“We are extremely pleased to work together with Carnival on this large and highly innovative ship. We are also very proud to build the first-ever LNG powered cruise ship for North American market, making this state-of-the-art green technology a reality,” commented Jan Meyer, CEO of Meyer Turku.


The Original Mardi Gras


Carnival Cruise Line was founded in 1972 by Ted Arison. Until 1975, the line consisted of only one ship, the Mardi Gras. The ship was built in 1961 as the ‘Empress of Canada’. She was 27,284 gross tonnes and could accommodate 1,048 passengers.

Malcolm says: I though this new class was called ‘Helios’ rather than ‘XL’. This is the same basic design of ship that Costa and Aida will be getting. It will also be P&O’s ‘Iona’. Maybe the class name changes with the cruise line?

Within 43 years ships have changed beyond all recognition. The original Mardi Gras, purchased second-hand and Carnival’s newbuild, are words apart in terms of size and facilities. For example, the new ship is over 6.5 times bigger!  

Impressively (or shockingly) the new ship design is NOT the world’s biggest, but will be capable of carrying a world record number of passengers, at up to 6,600. 

Carnival Pinnacle

December 4, 2018

Regulars will know that I have discussed “the ship that never was”, Carnival’s ‘Pinnacle Project’, before.

This excellent video about the ship has just come to my attention.

Carnival were ahead of RCI’s ‘Oasis’ class with ‘Pinnacle’ and could have easily stolen their crown with the biggest cruise ship afloat.

However RCI focused on innovation while Carnival just focused on minimal risk and making money!


Carnival have many big impressive ships today and more on order. However none are as big and impressive as Pinnacle would have probably been. RCI, NCL, MSC and now Genting are building increasingly big,  state-of-the-art ships, whereas Carnival’s still look a little ‘safe’


Carnival Legend To Sail European In 2020

December 3, 2018

(Courtesy of Carnival)

Carnival Legend will sail a European season in 2020 with nine- to 16-day voyages calling at 34 ports in 16 countries, Carnival Cruise Line announced.

Itinerary Highlights:

A 16-day Northern trans-Atlantic crossing from New York to London (Dover) June 3-19, featuring day-long visits to these spectacular destinations: Qaqortoq, Greenland; Reykjavik, Iceland; Lerwick, Shetland Islands; Belfast, Northern Ireland; and Cork (Cobh), Ireland.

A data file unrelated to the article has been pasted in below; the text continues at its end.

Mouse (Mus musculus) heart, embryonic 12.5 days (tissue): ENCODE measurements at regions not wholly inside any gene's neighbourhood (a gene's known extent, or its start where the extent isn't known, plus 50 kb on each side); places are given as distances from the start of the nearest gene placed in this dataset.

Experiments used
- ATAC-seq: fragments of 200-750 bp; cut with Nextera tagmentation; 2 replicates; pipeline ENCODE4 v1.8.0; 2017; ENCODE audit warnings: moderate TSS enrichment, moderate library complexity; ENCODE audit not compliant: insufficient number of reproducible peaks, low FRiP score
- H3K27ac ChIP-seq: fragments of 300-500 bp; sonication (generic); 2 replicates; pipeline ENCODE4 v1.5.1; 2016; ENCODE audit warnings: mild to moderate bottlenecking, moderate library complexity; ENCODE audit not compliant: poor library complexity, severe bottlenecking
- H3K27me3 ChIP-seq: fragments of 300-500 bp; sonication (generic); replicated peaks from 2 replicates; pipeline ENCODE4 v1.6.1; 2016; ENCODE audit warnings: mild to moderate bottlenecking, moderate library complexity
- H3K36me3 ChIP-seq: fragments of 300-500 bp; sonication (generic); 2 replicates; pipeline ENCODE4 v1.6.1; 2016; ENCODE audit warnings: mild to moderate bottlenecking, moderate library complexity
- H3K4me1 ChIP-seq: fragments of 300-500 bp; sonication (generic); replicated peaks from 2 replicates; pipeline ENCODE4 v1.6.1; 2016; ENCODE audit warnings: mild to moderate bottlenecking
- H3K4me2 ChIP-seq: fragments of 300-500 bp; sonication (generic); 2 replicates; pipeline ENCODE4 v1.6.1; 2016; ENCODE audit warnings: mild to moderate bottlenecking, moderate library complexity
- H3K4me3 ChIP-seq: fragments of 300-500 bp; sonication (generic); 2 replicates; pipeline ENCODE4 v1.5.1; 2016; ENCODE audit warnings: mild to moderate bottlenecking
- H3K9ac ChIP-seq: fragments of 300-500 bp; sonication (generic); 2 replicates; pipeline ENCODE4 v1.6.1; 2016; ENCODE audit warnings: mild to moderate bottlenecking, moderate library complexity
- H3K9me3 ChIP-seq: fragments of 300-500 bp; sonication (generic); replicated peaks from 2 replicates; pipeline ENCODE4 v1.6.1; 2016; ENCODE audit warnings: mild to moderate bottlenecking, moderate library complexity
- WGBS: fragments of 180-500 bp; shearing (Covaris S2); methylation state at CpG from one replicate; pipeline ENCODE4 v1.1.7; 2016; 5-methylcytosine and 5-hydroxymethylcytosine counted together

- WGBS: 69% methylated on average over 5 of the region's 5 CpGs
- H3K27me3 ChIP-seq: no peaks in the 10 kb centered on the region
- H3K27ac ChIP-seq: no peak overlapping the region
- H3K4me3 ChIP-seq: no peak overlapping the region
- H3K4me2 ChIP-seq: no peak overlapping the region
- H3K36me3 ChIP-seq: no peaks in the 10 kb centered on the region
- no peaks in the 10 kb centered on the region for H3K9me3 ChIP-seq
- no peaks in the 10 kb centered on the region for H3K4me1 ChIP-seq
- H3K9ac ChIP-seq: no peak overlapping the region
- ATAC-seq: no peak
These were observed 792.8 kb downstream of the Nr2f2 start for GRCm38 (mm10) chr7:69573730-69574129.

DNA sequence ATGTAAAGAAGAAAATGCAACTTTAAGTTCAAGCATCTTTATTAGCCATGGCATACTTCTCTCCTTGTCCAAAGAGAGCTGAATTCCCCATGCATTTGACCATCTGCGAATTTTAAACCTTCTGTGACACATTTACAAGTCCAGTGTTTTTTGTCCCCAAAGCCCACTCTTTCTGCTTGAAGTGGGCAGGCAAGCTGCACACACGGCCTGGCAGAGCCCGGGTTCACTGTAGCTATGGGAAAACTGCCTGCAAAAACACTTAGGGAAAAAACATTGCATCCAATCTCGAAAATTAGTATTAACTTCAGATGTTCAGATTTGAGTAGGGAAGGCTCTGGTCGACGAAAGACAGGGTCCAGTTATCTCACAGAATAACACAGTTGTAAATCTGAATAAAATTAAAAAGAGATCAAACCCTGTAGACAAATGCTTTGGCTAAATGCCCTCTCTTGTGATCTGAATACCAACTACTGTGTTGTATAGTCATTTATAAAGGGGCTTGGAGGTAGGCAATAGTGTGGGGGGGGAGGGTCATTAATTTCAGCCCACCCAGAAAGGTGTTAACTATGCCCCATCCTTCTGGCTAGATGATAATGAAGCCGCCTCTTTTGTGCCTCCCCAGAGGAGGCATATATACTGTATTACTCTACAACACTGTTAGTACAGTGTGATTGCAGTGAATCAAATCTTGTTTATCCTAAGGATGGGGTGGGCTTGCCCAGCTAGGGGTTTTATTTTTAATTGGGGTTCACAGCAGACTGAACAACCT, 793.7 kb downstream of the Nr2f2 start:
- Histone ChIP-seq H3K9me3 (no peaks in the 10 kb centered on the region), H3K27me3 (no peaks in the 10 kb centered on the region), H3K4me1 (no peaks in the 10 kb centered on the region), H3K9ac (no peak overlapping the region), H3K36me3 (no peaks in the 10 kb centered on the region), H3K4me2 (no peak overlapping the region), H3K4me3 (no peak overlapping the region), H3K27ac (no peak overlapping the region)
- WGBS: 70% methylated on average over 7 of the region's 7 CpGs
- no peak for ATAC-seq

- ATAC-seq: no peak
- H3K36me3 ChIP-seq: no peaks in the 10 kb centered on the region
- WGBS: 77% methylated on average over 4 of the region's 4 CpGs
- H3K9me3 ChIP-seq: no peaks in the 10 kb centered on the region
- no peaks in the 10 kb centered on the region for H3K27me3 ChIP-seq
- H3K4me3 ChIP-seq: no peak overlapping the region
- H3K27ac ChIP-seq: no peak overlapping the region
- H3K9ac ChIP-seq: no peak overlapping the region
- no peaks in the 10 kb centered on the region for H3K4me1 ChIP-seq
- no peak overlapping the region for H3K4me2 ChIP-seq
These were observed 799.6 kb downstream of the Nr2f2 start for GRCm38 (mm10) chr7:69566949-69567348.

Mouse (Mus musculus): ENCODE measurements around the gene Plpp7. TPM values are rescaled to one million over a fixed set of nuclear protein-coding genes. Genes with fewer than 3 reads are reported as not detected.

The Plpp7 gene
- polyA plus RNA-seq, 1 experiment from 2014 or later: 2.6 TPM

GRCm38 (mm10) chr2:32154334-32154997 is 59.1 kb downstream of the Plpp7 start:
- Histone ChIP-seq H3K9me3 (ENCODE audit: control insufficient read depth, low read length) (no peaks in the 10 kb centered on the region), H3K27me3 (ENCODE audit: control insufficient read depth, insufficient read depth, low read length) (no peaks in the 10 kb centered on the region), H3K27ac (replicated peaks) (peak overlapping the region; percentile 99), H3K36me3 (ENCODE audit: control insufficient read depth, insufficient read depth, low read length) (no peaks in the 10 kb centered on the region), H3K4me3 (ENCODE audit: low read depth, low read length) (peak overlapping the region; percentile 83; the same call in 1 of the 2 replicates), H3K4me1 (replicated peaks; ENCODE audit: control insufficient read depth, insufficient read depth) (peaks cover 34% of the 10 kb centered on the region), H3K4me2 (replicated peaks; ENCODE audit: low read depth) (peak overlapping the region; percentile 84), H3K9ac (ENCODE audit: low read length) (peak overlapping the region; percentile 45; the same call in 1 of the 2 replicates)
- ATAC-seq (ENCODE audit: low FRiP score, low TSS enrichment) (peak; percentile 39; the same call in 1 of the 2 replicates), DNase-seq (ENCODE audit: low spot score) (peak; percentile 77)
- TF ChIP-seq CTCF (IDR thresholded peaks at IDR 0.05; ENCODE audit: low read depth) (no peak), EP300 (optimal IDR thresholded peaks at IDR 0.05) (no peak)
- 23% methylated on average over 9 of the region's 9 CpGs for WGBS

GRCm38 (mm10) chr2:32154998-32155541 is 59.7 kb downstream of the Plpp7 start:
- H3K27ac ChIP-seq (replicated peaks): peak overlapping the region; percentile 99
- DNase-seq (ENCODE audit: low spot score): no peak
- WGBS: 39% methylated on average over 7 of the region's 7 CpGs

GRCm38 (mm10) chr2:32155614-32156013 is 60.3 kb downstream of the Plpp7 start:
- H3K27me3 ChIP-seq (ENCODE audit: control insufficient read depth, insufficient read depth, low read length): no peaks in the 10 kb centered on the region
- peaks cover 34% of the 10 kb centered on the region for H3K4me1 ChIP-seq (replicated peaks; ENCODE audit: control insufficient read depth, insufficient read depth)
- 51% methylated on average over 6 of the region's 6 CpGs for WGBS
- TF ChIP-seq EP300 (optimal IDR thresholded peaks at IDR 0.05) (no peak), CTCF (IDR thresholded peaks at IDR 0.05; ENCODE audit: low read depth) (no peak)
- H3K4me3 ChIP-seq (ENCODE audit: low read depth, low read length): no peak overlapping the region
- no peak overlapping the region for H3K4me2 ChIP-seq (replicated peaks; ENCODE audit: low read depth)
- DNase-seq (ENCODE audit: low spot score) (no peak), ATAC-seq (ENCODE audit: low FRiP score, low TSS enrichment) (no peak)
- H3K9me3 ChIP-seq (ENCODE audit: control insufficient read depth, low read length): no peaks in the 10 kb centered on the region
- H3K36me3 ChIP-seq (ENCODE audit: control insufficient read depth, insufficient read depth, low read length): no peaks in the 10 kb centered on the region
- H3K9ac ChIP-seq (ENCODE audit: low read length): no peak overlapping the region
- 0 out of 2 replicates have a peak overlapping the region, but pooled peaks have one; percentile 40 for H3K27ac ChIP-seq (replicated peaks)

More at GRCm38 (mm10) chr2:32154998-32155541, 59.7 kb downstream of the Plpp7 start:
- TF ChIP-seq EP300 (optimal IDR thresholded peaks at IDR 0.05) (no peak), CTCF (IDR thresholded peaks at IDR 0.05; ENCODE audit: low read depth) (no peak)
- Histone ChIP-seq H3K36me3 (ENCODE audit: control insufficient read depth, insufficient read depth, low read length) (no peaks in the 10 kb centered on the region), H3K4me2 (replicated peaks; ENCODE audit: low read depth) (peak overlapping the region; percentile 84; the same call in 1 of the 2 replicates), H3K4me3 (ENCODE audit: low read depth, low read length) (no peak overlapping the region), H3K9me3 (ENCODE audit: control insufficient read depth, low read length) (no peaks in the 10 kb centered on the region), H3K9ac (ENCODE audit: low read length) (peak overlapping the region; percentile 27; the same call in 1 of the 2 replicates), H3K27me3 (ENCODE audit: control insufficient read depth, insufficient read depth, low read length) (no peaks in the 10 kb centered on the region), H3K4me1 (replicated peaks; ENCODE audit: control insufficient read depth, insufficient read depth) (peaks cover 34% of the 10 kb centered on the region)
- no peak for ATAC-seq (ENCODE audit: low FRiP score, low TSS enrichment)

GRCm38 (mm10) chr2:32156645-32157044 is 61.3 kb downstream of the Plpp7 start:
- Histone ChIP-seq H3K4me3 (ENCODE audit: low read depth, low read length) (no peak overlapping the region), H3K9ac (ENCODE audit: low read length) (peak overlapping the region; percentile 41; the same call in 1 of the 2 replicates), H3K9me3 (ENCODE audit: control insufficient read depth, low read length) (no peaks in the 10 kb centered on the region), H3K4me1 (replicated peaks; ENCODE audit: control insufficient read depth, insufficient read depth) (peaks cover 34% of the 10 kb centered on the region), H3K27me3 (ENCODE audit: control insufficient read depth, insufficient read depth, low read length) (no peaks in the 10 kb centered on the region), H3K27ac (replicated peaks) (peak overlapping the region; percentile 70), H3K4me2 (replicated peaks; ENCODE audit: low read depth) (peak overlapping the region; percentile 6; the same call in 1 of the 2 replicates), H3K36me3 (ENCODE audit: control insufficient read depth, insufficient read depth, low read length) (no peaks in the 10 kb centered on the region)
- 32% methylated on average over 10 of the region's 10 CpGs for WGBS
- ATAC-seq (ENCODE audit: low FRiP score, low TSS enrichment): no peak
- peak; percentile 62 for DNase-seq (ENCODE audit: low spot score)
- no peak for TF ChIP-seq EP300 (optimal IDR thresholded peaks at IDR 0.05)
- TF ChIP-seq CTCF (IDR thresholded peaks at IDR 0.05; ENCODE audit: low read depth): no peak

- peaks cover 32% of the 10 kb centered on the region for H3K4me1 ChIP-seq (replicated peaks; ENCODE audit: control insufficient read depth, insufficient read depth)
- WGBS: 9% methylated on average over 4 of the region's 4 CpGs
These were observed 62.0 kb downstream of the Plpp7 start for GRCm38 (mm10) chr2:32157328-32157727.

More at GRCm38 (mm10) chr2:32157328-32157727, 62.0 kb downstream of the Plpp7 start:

A nine-day Norwegian Fjords cruise round-trip from London June 19-28, visiting six scenic Norwegian ports: Bergen, Olden, Molde, Trondheim, Alesund, and Stavanger, with ample opportunities to view the Norwegian fjords.

A nine-day Western Europe cruise June 28 – July 7 from London to Barcelona, visiting Le Havre (Paris), France; La Coruña, Spain; Leixoes and Lisbon, Portugal; Gibraltar; and Malaga, Spain.
Nine- to 12-day Mediterranean cruises between Venice and Barcelona with stops including Marseilles, France; Livorno (Florence/Pisa), Rome (Civitavecchia) and Naples, Italy; Kotor, Montenegro; Corfu, Greece; Valletta, Malta; and Dubrovnik and Rijeka, Croatia.

A 16-day trans-Atlantic crossing from Barcelona to Tampa Oct. 30 – Nov. 15, highlighted by visits to Malaga, Spain; Funchal (Madeira), Portugal; Santa Cruz de Tenerife, Canary Islands; Antigua; San Juan; and Amber Cove (Dominican Republic).

Carnival Legend Voyages from Tampa, New York

Before her summer in Europe, the Carnival Legend will operate a 13-day Carnival Journeys Panama Canal voyage from Tampa to New York May 3-16, 2020, with calls in Cozumel, Mexico and Limon, Costa Rica prior to a partial Panama Canal transit followed by visits to Cartagena, Colombia; Aruba; and Grand Turk.

Once in New York, Carnival Legend will operate two nine-day Caribbean sailings departing May 16 and 25, 2020 and featuring San Juan, St. Maarten, St. Thomas and Grand Turk.